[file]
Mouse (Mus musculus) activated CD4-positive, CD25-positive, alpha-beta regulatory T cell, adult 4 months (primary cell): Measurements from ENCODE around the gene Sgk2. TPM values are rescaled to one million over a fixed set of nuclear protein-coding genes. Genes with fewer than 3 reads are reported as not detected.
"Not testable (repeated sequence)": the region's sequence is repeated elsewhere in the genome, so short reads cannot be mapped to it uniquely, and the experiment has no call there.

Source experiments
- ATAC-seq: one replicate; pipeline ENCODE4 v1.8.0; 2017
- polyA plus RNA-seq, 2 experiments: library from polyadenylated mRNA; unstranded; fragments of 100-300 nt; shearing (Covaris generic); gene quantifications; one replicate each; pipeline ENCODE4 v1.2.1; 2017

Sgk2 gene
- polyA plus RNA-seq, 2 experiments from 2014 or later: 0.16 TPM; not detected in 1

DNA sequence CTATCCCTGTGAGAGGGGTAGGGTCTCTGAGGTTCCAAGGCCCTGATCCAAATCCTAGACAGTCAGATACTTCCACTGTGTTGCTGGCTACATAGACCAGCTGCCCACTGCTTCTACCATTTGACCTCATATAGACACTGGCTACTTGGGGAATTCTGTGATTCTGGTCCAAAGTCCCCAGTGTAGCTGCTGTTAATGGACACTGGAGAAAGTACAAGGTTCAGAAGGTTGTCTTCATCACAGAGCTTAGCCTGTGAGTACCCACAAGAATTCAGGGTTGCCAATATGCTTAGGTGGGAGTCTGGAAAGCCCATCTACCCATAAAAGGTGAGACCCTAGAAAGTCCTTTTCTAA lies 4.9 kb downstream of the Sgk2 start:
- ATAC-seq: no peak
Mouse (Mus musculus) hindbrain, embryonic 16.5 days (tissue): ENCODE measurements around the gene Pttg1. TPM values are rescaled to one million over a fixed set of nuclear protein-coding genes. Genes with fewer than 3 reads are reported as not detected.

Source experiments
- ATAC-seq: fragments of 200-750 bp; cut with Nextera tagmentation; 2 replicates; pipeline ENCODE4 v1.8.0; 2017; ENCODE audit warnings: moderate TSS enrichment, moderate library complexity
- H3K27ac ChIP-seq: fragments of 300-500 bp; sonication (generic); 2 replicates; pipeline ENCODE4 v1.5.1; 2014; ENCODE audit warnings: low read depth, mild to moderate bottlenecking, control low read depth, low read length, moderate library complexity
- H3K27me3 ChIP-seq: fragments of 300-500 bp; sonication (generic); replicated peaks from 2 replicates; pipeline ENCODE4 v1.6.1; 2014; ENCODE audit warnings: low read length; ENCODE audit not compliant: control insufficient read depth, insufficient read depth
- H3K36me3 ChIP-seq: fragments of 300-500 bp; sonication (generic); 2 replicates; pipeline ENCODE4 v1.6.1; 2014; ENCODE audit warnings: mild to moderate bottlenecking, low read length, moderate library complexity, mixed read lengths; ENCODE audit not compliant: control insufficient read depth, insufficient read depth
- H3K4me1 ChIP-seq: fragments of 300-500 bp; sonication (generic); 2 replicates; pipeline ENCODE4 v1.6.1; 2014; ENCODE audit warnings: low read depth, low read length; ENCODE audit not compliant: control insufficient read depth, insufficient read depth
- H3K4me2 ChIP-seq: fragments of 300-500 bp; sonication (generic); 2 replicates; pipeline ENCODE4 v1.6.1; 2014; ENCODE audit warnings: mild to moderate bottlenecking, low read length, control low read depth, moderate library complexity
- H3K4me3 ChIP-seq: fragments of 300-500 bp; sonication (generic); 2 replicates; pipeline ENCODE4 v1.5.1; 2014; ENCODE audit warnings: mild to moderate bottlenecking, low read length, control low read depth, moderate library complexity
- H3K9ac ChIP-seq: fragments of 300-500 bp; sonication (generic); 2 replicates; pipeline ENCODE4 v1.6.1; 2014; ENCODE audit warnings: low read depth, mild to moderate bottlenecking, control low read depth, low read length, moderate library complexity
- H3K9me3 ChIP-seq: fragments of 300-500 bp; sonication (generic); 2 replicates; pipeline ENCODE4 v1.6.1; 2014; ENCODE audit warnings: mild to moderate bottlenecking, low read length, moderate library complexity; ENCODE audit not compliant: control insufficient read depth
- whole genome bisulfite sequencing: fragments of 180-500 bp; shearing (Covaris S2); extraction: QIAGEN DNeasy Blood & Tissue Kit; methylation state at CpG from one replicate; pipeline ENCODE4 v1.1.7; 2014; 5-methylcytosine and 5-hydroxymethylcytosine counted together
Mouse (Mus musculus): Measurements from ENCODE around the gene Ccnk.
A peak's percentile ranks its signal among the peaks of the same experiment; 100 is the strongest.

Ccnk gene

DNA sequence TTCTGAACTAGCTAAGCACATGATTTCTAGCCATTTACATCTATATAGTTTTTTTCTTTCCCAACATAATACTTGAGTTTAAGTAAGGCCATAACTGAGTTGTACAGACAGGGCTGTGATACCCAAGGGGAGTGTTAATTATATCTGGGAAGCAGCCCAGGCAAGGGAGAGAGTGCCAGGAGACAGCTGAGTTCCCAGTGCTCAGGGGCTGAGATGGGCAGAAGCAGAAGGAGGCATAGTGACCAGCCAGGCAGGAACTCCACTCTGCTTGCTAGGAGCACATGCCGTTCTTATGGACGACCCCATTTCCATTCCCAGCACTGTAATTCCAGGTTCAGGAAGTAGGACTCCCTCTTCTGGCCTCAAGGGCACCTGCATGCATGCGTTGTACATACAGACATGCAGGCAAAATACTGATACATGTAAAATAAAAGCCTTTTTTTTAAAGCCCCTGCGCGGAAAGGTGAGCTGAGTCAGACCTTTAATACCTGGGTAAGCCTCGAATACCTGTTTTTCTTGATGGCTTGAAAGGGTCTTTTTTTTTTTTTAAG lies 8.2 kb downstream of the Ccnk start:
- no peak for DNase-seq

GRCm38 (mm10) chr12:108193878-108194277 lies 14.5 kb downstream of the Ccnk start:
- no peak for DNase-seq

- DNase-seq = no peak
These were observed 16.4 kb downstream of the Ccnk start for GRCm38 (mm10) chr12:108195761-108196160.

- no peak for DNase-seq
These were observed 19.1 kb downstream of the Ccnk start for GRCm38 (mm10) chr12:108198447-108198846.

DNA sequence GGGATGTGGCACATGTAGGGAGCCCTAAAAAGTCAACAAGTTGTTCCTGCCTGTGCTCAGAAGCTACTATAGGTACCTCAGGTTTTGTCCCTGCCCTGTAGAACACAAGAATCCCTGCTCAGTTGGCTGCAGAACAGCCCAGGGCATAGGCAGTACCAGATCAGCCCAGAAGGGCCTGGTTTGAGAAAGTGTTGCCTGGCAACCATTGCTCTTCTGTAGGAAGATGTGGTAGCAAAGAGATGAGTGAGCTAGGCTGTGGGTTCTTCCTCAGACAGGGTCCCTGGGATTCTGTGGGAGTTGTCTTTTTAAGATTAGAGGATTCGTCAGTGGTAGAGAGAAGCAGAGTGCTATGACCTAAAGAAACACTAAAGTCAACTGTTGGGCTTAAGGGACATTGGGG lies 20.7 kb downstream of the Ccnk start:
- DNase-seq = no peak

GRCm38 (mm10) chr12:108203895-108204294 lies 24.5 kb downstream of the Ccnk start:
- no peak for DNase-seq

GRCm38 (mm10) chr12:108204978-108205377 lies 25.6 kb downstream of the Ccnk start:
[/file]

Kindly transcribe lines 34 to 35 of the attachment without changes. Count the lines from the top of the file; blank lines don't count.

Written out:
- DNase-seq = no peak

GRCm38 (mm10) chr12:108203895-108204294 lies 24.5 kb downstream of the Ccnk start: